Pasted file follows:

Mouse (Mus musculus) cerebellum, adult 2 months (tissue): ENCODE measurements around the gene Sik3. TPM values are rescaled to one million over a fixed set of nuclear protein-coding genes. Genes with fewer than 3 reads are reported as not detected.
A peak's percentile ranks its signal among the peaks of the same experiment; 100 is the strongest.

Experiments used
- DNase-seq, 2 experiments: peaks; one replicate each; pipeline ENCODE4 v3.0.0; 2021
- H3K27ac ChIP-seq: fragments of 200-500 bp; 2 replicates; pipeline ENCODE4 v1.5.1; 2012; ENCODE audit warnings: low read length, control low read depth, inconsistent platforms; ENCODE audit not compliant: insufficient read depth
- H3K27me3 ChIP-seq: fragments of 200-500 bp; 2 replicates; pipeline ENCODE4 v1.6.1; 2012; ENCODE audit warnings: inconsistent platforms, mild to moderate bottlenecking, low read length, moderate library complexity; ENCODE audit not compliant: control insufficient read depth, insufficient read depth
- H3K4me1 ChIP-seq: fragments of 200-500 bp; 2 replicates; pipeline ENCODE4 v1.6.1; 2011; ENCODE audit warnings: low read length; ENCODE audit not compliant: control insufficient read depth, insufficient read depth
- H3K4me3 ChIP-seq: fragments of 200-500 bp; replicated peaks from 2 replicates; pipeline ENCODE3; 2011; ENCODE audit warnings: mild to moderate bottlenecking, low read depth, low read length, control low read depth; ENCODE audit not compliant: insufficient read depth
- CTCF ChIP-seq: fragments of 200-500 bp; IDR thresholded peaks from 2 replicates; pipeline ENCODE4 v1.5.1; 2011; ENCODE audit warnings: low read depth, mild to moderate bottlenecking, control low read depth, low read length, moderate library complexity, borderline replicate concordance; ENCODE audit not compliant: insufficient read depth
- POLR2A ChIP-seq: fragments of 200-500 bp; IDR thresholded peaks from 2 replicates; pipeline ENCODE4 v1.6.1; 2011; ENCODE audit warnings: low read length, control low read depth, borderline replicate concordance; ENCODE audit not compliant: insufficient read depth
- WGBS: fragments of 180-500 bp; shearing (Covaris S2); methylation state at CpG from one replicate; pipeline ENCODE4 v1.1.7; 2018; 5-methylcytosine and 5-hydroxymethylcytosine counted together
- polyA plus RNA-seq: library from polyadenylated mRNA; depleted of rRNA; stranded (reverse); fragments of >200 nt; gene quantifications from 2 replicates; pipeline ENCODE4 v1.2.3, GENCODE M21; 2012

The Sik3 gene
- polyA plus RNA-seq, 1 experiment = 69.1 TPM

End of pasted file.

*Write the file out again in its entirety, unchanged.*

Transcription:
Mouse (Mus musculus) cerebellum, adult 2 months (tissue): ENCODE measurements around the gene Sik3. TPM values are rescaled to one million over a fixed set of nuclear protein-coding genes. Genes with fewer than 3 reads are reported as not detected.
A peak's percentile ranks its signal among the peaks of the same experiment; 100 is the strongest.

Experiments used
- DNase-seq, 2 experiments: peaks; one replicate each; pipeline ENCODE4 v3.0.0; 2021
- H3K27ac ChIP-seq: fragments of 200-500 bp; 2 replicates; pipeline ENCODE4 v1.5.1; 2012; ENCODE audit warnings: low read length, control low read depth, inconsistent platforms; ENCODE audit not compliant: insufficient read depth
- H3K27me3 ChIP-seq: fragments of 200-500 bp; 2 replicates; pipeline ENCODE4 v1.6.1; 2012; ENCODE audit warnings: inconsistent platforms, mild to moderate bottlenecking, low read length, moderate library complexity; ENCODE audit not compliant: control insufficient read depth, insufficient read depth
- H3K4me1 ChIP-seq: fragments of 200-500 bp; 2 replicates; pipeline ENCODE4 v1.6.1; 2011; ENCODE audit warnings: low read length; ENCODE audit not compliant: control insufficient read depth, insufficient read depth
- H3K4me3 ChIP-seq: fragments of 200-500 bp; replicated peaks from 2 replicates; pipeline ENCODE3; 2011; ENCODE audit warnings: mild to moderate bottlenecking, low read depth, low read length, control low read depth; ENCODE audit not compliant: insufficient read depth
- CTCF ChIP-seq: fragments of 200-500 bp; IDR thresholded peaks from 2 replicates; pipeline ENCODE4 v1.5.1; 2011; ENCODE audit warnings: low read depth, mild to moderate bottlenecking, control low read depth, low read length, moderate library complexity, borderline replicate concordance; ENCODE audit not compliant: insufficient read depth
- POLR2A ChIP-seq: fragments of 200-500 bp; IDR thresholded peaks from 2 replicates; pipeline ENCODE4 v1.6.1; 2011; ENCODE audit warnings: low read length, control low read depth, borderline replicate concordance; ENCODE audit not compliant: insufficient read depth
- WGBS: fragments of 180-500 bp; shearing (Covaris S2); methylation state at CpG from one replicate; pipeline ENCODE4 v1.1.7; 2018; 5-methylcytosine and 5-hydroxymethylcytosine counted together
- polyA plus RNA-seq: library from polyadenylated mRNA; depleted of rRNA; stranded (reverse); fragments of >200 nt; gene quantifications from 2 replicates; pipeline ENCODE4 v1.2.3, GENCODE M21; 2012

The Sik3 gene
- polyA plus RNA-seq, 1 experiment = 69.1 TPM